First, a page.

Fresh Herbs and Spices vs. Dried

By Carolyn Shearlock, copyright 2011 . All rights reserved.

Quick reference guide

So many recipes specify things like “3 cloves of garlic, minced” . . . and all you’ve got is garlic powder.  You know that it’ll work to substitute it — but how much should you use?  If you have an internet connection, you might Google it.  On a boat, though, you may not have an internet connection when you need it.

Keep the following list handy for the most common substitutions, but note that heat and age can considerably reduce the potency of many herbs and spices, so you may need to use more.


1 clove, minced = 1 teaspoon minced = 1/8 teaspoon garlic powder

Bouillon Powder/Cubes and Salt

1 bouillon cube = 1 teaspoon bouillon powder

1 teaspoon bouillon powder has about 1/3 the sodium of salt (I often use bouillon powder in place of salt to add flavor to meats and decrease sodium)

Garlic/Onion?Celery Salt vs. Powder

The “salts” are generally half salt and half powder, so if the recipe calls for 1 teaspoon garlic salt, use 1/2 teaspoon salt and 1/2 teaspoon garlic powder. Similarly, if it calls for 1/2 teaspoon garlic powder and all you have is garlic salt, use 1 teaspoon and cut any salt in the recipe by 1/2 teaspoon.


1 tablespoon fresh, minced = 1 teaspoon dried UNground = 1/2 teaspoon dried ground


1 tablespoon fresh (grated or minced) = 1/8 teaspoon powdered ginger


1 medium onion, chopped = 1 tablespoon onion powder = 1-1/2 tablespoons garlic salt (this includes an extra 1/2 tablespoon salt that you’ll need to compensate for)


1 cup chopped or sliced celery = 1 tablespoon celery powder = 1 teaspoon ground celery seed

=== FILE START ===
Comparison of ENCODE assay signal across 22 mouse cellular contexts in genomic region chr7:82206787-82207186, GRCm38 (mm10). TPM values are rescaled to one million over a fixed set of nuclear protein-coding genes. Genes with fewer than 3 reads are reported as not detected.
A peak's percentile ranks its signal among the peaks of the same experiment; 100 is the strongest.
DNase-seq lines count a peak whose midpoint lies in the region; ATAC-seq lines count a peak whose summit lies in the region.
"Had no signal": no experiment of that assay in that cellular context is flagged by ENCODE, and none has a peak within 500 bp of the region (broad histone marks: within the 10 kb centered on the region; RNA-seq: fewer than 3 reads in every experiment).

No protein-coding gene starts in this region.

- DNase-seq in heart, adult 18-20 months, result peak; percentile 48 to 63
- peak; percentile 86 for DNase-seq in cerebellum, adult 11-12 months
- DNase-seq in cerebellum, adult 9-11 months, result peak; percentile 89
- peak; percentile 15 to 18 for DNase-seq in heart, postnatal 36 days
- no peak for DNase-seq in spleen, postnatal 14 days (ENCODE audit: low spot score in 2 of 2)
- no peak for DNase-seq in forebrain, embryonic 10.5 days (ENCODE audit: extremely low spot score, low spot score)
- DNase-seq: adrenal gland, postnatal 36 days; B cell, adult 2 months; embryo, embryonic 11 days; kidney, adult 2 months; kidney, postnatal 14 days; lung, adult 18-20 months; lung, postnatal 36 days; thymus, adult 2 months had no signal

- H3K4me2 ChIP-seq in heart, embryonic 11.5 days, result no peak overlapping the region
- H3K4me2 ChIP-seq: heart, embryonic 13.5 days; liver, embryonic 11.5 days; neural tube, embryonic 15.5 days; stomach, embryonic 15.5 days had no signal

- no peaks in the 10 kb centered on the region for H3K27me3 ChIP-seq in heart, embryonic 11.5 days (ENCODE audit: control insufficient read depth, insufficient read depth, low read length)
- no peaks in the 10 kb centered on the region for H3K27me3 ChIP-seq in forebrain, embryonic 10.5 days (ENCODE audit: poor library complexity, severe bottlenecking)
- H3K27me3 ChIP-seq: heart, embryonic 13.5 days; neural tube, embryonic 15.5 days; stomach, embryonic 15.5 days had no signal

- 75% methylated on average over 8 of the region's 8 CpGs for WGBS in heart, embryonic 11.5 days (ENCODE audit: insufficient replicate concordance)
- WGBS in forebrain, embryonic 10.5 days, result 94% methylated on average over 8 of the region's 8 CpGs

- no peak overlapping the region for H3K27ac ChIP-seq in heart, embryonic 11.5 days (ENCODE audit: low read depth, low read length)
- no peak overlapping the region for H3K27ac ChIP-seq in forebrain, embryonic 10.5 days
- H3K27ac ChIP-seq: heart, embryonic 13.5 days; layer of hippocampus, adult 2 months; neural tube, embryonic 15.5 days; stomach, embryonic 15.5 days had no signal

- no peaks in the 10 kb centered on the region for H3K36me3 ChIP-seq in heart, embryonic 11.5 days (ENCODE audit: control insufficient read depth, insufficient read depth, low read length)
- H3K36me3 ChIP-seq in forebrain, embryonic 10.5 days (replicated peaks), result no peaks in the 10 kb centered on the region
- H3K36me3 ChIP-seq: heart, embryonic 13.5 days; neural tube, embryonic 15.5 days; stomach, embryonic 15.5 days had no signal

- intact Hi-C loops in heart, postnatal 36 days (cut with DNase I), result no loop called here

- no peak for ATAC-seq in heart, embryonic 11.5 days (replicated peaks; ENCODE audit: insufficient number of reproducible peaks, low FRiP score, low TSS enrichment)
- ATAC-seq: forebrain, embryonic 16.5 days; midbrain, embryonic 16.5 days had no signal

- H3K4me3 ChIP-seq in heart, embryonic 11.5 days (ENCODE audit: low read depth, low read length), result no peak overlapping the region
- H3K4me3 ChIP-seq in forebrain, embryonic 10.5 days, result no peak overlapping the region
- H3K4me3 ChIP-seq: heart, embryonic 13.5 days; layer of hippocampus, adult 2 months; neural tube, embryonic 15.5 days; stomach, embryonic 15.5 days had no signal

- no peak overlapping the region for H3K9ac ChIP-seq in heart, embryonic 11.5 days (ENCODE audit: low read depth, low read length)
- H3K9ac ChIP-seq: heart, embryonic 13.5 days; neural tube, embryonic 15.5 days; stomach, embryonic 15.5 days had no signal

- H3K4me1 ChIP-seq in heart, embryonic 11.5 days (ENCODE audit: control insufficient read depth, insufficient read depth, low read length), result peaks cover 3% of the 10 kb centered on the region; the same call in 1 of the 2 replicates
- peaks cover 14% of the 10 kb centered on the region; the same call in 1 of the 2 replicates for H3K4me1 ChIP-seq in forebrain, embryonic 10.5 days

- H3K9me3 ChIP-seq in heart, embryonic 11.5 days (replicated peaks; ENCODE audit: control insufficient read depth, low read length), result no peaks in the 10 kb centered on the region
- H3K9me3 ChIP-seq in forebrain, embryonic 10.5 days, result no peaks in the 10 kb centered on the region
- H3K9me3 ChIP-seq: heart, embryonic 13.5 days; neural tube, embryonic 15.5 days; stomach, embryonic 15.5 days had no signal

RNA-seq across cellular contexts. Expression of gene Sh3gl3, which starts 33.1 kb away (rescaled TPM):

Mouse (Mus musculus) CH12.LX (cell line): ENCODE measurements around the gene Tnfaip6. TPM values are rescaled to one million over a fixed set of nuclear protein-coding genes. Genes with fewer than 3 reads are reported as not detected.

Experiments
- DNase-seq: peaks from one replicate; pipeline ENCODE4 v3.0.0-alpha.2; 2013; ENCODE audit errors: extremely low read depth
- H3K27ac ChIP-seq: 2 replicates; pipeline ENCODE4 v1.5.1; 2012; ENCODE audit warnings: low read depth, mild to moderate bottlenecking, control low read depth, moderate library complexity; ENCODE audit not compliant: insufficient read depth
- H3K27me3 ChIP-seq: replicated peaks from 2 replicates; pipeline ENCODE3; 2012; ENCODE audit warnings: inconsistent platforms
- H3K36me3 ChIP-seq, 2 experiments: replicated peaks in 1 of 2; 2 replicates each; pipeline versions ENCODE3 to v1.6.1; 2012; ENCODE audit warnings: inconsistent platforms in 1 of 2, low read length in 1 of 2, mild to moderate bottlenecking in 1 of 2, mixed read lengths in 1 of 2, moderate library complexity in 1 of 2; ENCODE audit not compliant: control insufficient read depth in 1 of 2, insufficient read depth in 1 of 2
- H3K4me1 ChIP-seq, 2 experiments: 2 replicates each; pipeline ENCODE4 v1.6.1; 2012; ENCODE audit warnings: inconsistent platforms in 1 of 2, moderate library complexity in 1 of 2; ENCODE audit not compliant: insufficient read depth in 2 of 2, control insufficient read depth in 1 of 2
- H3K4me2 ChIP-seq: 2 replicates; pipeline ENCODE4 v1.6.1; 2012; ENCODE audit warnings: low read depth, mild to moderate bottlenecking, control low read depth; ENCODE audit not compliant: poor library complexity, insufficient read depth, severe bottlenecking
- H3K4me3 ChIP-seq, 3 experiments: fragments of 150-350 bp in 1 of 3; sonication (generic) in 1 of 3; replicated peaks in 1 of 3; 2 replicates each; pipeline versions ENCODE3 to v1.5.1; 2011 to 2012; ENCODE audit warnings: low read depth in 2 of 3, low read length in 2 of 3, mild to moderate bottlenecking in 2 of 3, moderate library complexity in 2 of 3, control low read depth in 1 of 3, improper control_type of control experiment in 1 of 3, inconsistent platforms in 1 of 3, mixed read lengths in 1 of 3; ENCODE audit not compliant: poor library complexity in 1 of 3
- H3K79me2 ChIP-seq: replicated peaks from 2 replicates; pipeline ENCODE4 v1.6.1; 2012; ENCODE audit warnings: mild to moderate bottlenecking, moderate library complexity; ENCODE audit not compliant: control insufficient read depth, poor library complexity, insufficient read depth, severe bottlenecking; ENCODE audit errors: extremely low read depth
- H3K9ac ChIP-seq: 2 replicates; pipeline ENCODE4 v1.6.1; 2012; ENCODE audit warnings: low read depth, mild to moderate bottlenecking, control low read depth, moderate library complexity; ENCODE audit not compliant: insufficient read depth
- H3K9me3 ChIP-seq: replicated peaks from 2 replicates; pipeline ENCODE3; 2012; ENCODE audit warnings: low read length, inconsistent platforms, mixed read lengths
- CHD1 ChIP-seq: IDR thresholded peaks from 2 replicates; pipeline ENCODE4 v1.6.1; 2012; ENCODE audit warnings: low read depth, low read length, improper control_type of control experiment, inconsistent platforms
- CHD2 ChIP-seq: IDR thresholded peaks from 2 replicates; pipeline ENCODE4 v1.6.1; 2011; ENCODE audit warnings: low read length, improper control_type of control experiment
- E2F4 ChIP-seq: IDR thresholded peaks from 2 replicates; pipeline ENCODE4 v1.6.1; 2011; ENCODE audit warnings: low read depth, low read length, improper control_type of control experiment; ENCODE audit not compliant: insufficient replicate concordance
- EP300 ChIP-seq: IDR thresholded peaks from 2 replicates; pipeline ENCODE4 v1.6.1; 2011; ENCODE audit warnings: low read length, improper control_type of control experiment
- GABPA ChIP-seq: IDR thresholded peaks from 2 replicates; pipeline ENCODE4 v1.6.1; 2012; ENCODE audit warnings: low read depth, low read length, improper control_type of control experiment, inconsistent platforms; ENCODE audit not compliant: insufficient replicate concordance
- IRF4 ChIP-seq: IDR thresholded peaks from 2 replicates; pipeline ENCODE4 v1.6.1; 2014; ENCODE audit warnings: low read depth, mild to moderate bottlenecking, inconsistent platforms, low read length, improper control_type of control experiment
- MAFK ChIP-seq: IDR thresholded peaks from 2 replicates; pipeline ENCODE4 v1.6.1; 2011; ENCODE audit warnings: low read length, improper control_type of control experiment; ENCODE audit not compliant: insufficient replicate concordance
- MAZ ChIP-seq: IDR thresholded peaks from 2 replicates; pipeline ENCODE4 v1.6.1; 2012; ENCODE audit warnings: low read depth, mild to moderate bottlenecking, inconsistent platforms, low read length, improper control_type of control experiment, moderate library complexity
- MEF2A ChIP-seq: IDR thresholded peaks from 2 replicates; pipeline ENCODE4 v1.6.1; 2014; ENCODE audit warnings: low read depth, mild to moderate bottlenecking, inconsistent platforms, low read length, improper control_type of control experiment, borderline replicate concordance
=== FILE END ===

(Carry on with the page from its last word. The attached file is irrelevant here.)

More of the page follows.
NOTE:  So many times, I haven’t known what the exact conversion was for a particular item and have just winged it.  I finally began compiling a list and included it in the cookbook Jan and I wrote.  Our Substitutions chapter is huge — 28 single-spaced pages in Word (way too long for an article) — as we both know how substitutions are just a way of life when cruising. And our recipes always list lots of substitutions right in the them. Get a free sample of it here (sorry, the Subs chapter isn’t part of the sample):

The Boat Galley Cookbook

by Carolyn Shearlock and Jan Irons

The one comprehensive galley reference needed aboard every cruising boat!

Get a free sample -- 33 recipes in a 28-page PDF. Enter your e-mail here (if the box for your email isn't showing, please re-load the page):

BONUS: You'll also get a FREE subscription to The Boat Galley weekly newsletter with more tips and useful information -- if you don't like it, you can unsubscribe at any time.

Find The Boat Galley Helpful?

Sign up for the FREE newsletter and never miss a thing!

Copy an ArticleTBGC 300x100


  1. Katrina Drahos says:

    Have you ever tried the liquid Garlic & Onion? I forgot who makes them, they come in a tall thin bottle. Found them at the grocery store and put them on the boat this week to try for the summer. Just curious if you have had any experience good or bad with them.


    • Carolyn Shearlock says:

      I’ve never seen them. I’ll look for them next time I’m at the store and if I can find them, I’ll try them. Sounds interesting.

Add Your Thoughts